Life in Her Hands
Life in Her Hands (1951), Title.png
Directed byPhilip Leacock[1]
Written by
Produced byFrederick Wilson
CinematographyFred Gamage[1]
Edited byJocelyn Jackson[1]
Music byClifton Parker[2]
Distributed byUnited Artists
Release date
June 1951
Running time
57 minutes[1]
CountryUnited Kingdom

Life in Her Hands is a 1951 drama film sponsored by the British Ministry of Labour with the aim of recruiting women to the nursing profession. It was produced in response to addressing the short supply of qualified nurses in Britain after the Second World War, caused to some degree by the needs of the newly founded National Health Service (NHS). It was produced by the Crown Film Unit and distributed widely across all major cinemas by United Artists. The film was written by Anthony Steven and Monica Dickens, and directed by Philip Leacock. The cast included Bernadette O'Farrell, Jenny Laird, Jean Anderson and Kathleen Byron.

Byron, well known at the time for her role in the 1947 film Black Narcissus, plays the protagonist Anne Peters, who wrongly believes herself to be responsible for the death of her husband in a car crash. She subsequently decides to become a nurse to assuage her guilt. In addition to the fictional content, the film conveys a picture of life in British hospitals, the difficulties and compensations of nursing work and related attitudes and practices of the day, such as the rigid nursing hierarchy and gender roles.


Life in Her Hands was sponsored by the Ministry of Labour as part of a national campaign to increase the recruitment of nurses following the Second World War.[3][4] An existing shortage was worsened by the creation of Britain's National Health Service. Recruitment subsequently extended overseas.[2] The film was produced by the Crown Film Unit and was distributed across all major cinemas by United Artists.[3][4] It was released as a second feature and received a certificate A.[1][5] Although fictional, it was advertised as a documentary and contained reconstructions of hospital life.[4][5]

Documents at the National Archives reveal that Irish writer Frank O’Connor together with a retired senior matron and the editor of the Nursing Times were called in to advise on production of the film.[6]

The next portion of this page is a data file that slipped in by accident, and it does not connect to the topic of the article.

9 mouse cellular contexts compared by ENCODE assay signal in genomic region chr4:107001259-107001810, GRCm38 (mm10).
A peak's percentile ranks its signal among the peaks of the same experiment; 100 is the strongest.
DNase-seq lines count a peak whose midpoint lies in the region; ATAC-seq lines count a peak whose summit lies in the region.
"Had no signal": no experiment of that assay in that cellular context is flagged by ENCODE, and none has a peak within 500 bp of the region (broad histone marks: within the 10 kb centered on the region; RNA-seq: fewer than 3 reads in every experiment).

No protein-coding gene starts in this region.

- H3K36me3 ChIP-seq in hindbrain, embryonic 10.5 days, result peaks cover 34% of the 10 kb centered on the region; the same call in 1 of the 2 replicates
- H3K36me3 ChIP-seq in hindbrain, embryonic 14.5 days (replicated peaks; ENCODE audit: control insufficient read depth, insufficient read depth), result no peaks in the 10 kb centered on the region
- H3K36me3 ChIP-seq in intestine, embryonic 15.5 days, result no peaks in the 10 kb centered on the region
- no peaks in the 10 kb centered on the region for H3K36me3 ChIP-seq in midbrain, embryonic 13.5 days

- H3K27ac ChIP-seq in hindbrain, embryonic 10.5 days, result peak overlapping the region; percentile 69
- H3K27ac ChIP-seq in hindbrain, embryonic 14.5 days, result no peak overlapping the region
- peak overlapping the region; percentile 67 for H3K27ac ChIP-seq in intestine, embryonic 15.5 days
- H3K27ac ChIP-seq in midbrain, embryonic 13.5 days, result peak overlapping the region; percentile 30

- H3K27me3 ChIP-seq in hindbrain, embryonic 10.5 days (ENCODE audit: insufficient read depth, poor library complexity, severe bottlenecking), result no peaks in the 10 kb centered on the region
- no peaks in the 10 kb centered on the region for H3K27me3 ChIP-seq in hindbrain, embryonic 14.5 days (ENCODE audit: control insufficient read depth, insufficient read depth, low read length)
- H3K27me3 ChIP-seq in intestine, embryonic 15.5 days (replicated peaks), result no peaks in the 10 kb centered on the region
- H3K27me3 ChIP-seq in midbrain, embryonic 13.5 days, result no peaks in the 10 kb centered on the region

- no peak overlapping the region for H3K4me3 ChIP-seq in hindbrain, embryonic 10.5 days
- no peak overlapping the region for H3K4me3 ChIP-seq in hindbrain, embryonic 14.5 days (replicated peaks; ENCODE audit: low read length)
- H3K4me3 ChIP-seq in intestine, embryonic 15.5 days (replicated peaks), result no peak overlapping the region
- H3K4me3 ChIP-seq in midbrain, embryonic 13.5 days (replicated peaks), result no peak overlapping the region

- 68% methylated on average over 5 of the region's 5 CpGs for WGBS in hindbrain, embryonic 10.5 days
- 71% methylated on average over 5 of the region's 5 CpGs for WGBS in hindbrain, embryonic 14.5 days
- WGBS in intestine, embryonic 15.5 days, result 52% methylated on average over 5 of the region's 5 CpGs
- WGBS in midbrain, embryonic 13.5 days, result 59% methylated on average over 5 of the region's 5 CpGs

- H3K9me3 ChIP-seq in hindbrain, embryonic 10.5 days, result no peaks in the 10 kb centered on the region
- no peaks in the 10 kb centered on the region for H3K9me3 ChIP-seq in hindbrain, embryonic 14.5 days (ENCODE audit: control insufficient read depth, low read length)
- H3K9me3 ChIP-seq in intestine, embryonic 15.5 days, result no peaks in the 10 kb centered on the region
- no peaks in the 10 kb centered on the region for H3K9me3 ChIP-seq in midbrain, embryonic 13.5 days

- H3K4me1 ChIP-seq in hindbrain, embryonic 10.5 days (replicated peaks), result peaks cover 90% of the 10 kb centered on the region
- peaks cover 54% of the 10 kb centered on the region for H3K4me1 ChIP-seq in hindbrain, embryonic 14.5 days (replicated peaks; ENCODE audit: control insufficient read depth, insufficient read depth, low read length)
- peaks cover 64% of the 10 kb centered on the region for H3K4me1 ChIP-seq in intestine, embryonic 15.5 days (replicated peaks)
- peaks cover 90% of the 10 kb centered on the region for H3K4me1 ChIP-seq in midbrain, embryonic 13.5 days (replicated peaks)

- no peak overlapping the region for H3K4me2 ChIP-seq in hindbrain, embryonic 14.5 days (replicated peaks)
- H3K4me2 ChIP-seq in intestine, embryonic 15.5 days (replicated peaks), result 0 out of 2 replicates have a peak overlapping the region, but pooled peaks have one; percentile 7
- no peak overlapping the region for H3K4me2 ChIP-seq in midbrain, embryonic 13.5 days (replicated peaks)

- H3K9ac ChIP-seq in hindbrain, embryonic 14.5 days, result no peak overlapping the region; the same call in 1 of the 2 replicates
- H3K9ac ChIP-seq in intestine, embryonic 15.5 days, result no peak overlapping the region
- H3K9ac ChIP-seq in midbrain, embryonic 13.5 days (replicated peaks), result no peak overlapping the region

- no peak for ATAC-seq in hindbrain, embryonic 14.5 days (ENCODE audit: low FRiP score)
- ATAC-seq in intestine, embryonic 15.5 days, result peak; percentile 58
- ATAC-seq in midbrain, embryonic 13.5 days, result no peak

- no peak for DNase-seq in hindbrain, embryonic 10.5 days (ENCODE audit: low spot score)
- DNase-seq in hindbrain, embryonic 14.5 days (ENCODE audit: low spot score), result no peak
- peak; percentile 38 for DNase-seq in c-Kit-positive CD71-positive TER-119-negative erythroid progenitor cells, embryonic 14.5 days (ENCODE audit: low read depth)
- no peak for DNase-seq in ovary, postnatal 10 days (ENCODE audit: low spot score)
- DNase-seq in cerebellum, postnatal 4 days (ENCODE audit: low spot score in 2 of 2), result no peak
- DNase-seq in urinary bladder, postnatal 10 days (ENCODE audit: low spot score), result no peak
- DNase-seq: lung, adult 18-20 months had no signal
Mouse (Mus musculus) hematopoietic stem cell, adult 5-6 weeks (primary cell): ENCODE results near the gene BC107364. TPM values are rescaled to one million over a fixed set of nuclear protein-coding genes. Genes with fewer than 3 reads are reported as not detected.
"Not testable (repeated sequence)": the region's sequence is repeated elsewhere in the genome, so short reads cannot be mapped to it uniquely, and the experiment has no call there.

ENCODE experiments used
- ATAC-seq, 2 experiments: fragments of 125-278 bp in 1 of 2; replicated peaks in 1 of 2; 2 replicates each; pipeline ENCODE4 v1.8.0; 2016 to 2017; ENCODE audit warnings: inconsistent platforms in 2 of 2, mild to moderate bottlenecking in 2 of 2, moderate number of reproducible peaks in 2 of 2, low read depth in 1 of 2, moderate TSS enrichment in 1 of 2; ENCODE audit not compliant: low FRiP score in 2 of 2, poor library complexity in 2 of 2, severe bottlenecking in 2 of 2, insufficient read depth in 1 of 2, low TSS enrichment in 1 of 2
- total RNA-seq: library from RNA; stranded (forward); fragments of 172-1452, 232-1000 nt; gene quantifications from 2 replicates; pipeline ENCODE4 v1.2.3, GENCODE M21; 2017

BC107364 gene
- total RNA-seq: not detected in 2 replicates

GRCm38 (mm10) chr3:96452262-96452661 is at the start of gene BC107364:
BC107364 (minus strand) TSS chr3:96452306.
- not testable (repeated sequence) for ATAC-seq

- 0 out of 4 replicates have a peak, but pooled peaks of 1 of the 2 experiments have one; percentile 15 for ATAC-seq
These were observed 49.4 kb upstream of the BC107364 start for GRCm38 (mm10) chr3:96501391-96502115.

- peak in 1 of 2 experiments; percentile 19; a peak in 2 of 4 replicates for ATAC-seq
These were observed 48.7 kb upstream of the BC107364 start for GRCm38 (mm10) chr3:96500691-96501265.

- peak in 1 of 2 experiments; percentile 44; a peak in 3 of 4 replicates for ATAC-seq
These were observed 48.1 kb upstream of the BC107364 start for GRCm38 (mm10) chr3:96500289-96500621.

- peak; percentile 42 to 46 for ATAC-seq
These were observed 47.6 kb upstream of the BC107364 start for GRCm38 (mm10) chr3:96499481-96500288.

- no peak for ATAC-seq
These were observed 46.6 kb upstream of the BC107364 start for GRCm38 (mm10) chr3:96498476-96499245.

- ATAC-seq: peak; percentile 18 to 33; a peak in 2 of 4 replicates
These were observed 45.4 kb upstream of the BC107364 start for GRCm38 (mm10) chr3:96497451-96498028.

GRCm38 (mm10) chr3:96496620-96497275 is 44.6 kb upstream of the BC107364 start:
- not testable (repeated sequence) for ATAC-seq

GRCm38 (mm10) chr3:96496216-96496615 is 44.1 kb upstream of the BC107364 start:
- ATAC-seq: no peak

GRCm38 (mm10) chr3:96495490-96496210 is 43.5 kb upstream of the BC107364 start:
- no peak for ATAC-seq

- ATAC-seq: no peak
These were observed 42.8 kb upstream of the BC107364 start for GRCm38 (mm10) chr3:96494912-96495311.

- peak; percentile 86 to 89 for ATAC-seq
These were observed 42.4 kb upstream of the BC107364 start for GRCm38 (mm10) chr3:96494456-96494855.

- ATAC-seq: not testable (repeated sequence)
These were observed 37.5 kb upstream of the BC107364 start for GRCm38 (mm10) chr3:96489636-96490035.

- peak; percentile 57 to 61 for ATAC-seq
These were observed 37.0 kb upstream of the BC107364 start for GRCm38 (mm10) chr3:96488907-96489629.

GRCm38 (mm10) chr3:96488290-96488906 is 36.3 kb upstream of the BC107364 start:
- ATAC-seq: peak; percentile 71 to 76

The protagonist Anne Peters is played by Kathleen Byron, who had become well known for her role as Sister Ruth in the 1947 film Black Narcissus.[2] In Life in Her Hands, her character becomes a nurse to assuage her guilt after her husband dies in a car accident in which she was driving and for which she blames herself.[7] The story of her guilt and how she comes to terms with it forms the fictional content of the film.[4] She takes up the profession at an older age than normal and despite warnings from her middle-class family about the intensive training that will be required.[4] Byron plays Peters as vulnerable but resilient, with intense emotions that are accentuated by a combination of music and close-up shots.[2]

Through a series of vignettes, the day-to-day life of a nurse in a British hospital in the immediate post-war years is revealed, showing the strict hierarchy of nursing roles, lingering shortages, difficulties in dealing with boisterous male working-class patients, and gender divisions.[2] The film also devoted significant amounts of time to the benefits of nursing in accordance with its purpose of promoting the profession as an attractive career option for women.[2]


Life in Her Hands was directed by Philip Leacock.[8] Anthony Steven and Monica Dickens, the great-granddaughter of Charles Dickens, wrote the script; she had published in 1942 One Pair of Feet about her war service as a nurse.[2][4] The film was scored by Clifton Parker.[9] Kathleen Byron was cast as the protagonist and other actors included Bernadette O'Farrell and Jenny Laird.[3][4]

The cast includes:

Reception and legacy

The Monthly Film Bulletin reported the film as "combining impersonal information with a personal fictional story".[4] A sister at the Liverpool Royal Infirmary felt that Hollywood films about Edith Cavell and Florence Nightingale had greater impact than a film like Life in Her Hands.[4]

The British Film Institute has noted the expense and trouble taken in making the film despite it not being released as a main feature. It was one of the last films made by the Crown Film Unit which was closed the following year to save money with later British government-sponsored films being commissioned from private studios.[3] The film was shown again in 2018 at the BFI Southbank to celebrate the seventieth anniversary of the National Health Service.[10]


  1. ^ a b c d e f g h i j k l m n o p q r s t u v British Film and Television Yearbook. British and American Film Press. 1952. p. 36.
  2. ^ a b c d e f g McGahan, Katy. "BFI Screenonline: Life In Her Hands (1951)". Retrieved 18 November 2020.
  3. ^ a b c d "Watch Life in Her Hands". BFI Player. Retrieved 18 November 2020.
  4. ^ a b c d e f g h i Julia Hallam (2012). Nursing the Image: Media, Culture and Professional Identity. London and New York: Routledge. p. 41. ISBN 978-0-415-18455-7.
  5. ^ a b Chibnall & McFarlane p.217
  6. ^ Russell, Patrick (6 July 2018). "The National Archives - The NHS on film". The National Archives blog. Retrieved 24 November 2020.
  7. ^ Wijdicks, Eelco F. M. (2020). "2. The Nursing Profession: Stereotype, RN". Cinema, MD; A History of Medicine on Screen. Oxford University Press. pp. 27–28. ISBN 9780190685799. LCCN 2019041715.
  8. ^ Chibnall & McFarlane p.33
  9. ^ Chibnall & McFarlane p.171
  10. ^ McFarlane, Josie (19 June 2018). "Taking The Pulse Of The Nation BFI Celebrates 70 Years Of The NHS On Film". Keep The Faith ® The UK's Black and multi-ethnic Christian magazine. Retrieved 20 November 2020.